Four incipient anti-Trumpist strategies are beginning to emerge. The first, and most obvious, is one of disengagement. It has an external expression in the form of overly publicized efforts to flee the country (the crash of the Canadian immigration website is a case in point). Its domestic articulation is far more serious: a purposeful dissociation from the public sphere into various types of escapism socially, geographically and — most significantly — mentally. However, neither of these types of withdrawal, whatever their meaning on the personal level, actually mounts a serious challenge to the impending Trumpist hegemony.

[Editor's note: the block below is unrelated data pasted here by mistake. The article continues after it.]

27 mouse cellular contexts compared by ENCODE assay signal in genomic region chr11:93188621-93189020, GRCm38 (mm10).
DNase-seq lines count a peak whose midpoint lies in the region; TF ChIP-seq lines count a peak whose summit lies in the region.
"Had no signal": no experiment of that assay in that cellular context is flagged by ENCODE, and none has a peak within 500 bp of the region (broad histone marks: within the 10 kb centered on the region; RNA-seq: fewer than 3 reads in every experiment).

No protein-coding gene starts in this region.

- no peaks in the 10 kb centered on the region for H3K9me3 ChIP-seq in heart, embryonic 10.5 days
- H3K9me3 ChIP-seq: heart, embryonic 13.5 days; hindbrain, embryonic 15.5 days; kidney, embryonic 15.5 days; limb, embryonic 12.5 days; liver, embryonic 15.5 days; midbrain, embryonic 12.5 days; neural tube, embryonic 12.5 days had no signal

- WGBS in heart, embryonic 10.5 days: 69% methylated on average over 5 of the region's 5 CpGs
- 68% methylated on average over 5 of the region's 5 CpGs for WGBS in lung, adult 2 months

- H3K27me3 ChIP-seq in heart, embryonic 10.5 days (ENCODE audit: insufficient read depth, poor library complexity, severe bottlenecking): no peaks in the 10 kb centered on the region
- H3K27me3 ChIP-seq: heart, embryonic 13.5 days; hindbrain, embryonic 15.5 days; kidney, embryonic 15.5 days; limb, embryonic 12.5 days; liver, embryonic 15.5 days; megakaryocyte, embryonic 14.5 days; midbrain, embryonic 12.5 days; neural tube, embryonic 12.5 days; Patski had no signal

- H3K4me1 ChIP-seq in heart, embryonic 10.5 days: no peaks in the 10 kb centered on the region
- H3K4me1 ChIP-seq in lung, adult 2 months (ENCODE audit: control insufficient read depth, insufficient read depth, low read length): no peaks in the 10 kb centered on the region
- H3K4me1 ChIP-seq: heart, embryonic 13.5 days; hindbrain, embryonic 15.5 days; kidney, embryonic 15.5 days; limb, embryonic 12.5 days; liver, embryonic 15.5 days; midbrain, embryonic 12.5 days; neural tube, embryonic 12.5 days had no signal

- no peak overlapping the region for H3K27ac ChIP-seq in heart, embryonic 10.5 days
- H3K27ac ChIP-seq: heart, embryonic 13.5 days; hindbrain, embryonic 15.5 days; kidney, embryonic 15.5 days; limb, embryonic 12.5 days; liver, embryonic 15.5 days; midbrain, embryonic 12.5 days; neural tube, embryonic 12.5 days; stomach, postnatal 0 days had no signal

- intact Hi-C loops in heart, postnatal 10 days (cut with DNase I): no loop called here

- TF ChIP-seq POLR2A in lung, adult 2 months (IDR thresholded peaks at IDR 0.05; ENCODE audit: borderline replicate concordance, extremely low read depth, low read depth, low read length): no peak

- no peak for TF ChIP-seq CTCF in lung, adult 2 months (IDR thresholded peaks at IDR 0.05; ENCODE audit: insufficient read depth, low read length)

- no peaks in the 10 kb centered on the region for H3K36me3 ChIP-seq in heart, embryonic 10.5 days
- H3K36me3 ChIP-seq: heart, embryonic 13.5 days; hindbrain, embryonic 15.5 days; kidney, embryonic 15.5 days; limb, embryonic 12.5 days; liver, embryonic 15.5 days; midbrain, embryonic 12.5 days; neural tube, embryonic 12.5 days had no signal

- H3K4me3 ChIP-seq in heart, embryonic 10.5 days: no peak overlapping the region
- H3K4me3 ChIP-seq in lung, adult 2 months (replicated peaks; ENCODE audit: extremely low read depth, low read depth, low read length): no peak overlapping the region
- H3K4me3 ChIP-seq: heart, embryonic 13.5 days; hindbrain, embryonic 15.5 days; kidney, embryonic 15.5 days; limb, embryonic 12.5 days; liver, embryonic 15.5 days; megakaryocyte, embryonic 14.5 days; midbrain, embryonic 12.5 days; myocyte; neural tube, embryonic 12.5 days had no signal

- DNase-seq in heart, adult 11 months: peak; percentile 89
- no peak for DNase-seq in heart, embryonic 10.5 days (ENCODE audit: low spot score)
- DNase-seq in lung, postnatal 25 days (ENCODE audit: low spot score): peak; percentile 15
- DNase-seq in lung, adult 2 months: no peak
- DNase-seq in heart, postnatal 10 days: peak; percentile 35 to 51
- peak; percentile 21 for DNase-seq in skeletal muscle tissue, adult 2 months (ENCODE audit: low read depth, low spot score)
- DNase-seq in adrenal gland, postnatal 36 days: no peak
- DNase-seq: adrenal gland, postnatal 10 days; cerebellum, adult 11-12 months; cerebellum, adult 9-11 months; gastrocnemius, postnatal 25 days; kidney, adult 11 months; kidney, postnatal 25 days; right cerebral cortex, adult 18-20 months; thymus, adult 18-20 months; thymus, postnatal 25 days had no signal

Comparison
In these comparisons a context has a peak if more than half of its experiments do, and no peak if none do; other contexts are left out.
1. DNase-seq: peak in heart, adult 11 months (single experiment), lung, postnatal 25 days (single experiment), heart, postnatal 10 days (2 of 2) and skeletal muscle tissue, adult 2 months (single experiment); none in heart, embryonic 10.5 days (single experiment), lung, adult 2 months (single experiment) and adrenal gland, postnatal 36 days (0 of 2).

The second strategy, building on the initial public outcry against the election results, is one of resistance. At the moment, some purveyors of this approach are content to verbally promise an all-out struggle against the incoming administration (to the point of threatening separation from the United States). Others have focused more narrowly on specific causes (the circulation of petitions calling for the abolition of the Electoral College, decrying possible changes to Obamacare, warning about changes in the composition of the Supreme Court, protesting particular appointments) or the forging of new alliances (such as the emerging Muslim-Jewish coalition) and the revival of others (in the shape of the resuscitation of a reenergized Rainbow Coalition against growing bigotry and racism). The purpose of these efforts is still blurred. More to the point, they have failed to date to distinguish between a broad rejection of the incoming administration’s worldview and a modicum of empathy to the unresolved issues faced by many of its electoral backers.